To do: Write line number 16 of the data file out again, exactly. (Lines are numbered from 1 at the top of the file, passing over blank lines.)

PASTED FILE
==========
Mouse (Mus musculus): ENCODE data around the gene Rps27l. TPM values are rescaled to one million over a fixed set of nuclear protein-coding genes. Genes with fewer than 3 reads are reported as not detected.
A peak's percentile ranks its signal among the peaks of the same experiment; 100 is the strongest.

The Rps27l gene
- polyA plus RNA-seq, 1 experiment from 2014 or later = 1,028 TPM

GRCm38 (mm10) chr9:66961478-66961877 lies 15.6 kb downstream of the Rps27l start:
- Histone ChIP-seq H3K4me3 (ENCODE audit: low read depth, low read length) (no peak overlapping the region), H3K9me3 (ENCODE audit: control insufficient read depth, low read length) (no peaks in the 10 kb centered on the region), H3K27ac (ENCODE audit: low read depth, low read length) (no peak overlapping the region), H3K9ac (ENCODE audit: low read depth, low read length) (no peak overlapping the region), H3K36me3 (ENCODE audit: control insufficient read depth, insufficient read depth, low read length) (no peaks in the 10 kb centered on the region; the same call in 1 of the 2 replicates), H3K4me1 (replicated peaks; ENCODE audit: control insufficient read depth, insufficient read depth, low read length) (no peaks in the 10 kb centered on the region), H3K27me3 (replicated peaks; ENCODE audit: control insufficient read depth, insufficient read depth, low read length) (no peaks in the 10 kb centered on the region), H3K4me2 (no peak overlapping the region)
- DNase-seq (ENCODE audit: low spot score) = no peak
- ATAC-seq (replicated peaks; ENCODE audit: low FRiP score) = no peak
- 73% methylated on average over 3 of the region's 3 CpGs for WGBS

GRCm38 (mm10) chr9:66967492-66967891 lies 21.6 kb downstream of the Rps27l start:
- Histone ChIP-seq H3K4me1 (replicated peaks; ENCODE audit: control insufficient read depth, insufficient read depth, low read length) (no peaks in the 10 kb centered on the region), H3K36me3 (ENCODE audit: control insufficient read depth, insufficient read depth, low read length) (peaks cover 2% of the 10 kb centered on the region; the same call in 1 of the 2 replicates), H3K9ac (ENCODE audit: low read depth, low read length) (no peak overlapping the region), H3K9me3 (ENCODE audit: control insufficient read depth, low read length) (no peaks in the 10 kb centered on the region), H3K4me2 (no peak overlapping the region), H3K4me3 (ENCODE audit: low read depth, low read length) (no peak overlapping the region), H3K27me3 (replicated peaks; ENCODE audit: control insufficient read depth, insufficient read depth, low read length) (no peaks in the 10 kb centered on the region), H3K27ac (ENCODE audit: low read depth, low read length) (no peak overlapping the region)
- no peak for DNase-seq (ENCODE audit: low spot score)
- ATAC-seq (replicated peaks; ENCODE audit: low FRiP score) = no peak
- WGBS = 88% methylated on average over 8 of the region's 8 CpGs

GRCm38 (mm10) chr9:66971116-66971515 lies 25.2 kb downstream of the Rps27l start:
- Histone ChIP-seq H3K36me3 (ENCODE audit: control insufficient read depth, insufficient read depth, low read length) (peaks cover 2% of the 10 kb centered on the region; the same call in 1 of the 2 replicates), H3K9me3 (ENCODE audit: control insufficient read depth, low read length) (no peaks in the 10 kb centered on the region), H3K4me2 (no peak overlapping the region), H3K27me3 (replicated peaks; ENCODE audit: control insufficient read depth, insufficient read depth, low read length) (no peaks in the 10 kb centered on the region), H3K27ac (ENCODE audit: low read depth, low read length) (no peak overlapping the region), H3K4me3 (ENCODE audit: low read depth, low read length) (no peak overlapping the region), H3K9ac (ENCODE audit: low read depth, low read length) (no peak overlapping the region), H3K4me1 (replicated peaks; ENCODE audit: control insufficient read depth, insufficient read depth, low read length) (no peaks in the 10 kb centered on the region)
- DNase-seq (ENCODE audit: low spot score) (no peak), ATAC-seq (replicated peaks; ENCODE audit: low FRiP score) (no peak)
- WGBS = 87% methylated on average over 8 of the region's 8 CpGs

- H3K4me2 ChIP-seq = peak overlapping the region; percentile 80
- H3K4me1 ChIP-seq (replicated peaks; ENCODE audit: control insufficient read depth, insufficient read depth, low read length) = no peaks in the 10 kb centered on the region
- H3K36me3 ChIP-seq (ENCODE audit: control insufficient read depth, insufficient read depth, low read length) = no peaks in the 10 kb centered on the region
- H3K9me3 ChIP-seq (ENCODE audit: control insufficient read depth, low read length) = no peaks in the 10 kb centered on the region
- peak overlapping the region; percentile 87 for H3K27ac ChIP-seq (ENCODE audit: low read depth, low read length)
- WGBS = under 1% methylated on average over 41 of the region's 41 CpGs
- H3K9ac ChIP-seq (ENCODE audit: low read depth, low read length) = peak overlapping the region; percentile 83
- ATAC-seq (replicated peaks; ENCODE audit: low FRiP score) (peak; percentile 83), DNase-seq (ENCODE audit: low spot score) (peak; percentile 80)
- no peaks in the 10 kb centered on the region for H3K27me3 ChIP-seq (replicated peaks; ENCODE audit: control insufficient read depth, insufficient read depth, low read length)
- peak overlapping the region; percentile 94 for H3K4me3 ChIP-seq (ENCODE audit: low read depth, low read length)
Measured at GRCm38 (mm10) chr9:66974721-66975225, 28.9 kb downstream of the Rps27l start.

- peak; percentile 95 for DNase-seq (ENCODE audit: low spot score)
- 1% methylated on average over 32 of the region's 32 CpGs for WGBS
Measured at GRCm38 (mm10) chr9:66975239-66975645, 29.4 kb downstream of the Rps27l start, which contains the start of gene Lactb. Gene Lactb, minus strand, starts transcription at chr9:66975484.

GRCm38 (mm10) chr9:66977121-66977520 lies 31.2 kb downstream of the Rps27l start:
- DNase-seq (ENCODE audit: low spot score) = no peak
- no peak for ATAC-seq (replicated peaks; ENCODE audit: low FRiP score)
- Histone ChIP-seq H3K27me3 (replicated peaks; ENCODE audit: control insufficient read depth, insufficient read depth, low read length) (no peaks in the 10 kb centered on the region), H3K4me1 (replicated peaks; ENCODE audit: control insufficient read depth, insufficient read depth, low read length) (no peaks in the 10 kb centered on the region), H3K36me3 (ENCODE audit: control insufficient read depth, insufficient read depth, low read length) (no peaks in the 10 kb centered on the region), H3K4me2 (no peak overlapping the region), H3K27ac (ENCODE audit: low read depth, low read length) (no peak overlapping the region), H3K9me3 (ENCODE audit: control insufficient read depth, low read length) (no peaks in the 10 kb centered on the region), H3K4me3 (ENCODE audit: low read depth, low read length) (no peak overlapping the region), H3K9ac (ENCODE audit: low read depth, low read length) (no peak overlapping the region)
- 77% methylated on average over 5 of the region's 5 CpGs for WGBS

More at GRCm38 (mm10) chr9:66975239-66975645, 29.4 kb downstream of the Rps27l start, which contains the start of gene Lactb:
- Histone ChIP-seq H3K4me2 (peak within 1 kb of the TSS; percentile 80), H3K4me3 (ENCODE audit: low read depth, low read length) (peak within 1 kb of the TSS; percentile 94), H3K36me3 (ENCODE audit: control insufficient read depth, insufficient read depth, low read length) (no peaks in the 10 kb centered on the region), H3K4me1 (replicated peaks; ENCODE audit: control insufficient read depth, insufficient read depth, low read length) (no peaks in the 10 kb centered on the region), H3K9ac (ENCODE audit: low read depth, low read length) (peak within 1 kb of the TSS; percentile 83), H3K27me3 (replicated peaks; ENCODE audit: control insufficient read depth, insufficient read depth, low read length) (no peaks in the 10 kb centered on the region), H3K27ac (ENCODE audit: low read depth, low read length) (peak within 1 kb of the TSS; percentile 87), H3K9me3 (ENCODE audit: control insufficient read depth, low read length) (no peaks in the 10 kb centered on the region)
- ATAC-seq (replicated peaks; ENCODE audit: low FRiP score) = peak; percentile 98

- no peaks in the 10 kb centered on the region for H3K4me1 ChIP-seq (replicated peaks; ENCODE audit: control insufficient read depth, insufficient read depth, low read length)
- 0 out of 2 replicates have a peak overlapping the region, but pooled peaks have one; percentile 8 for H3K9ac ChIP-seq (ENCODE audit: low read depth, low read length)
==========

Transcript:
- Histone ChIP-seq H3K36me3 (ENCODE audit: control insufficient read depth, insufficient read depth, low read length) (peaks cover 2% of the 10 kb centered on the region; the same call in 1 of the 2 replicates), H3K9me3 (ENCODE audit: control insufficient read depth, low read length) (no peaks in the 10 kb centered on the region), H3K4me2 (no peak overlapping the region), H3K27me3 (replicated peaks; ENCODE audit: control insufficient read depth, insufficient read depth, low read length) (no peaks in the 10 kb centered on the region), H3K27ac (ENCODE audit: low read depth, low read length) (no peak overlapping the region), H3K4me3 (ENCODE audit: low read depth, low read length) (no peak overlapping the region), H3K9ac (ENCODE audit: low read depth, low read length) (no peak overlapping the region), H3K4me1 (replicated peaks; ENCODE audit: control insufficient read depth, insufficient read depth, low read length) (no peaks in the 10 kb centered on the region)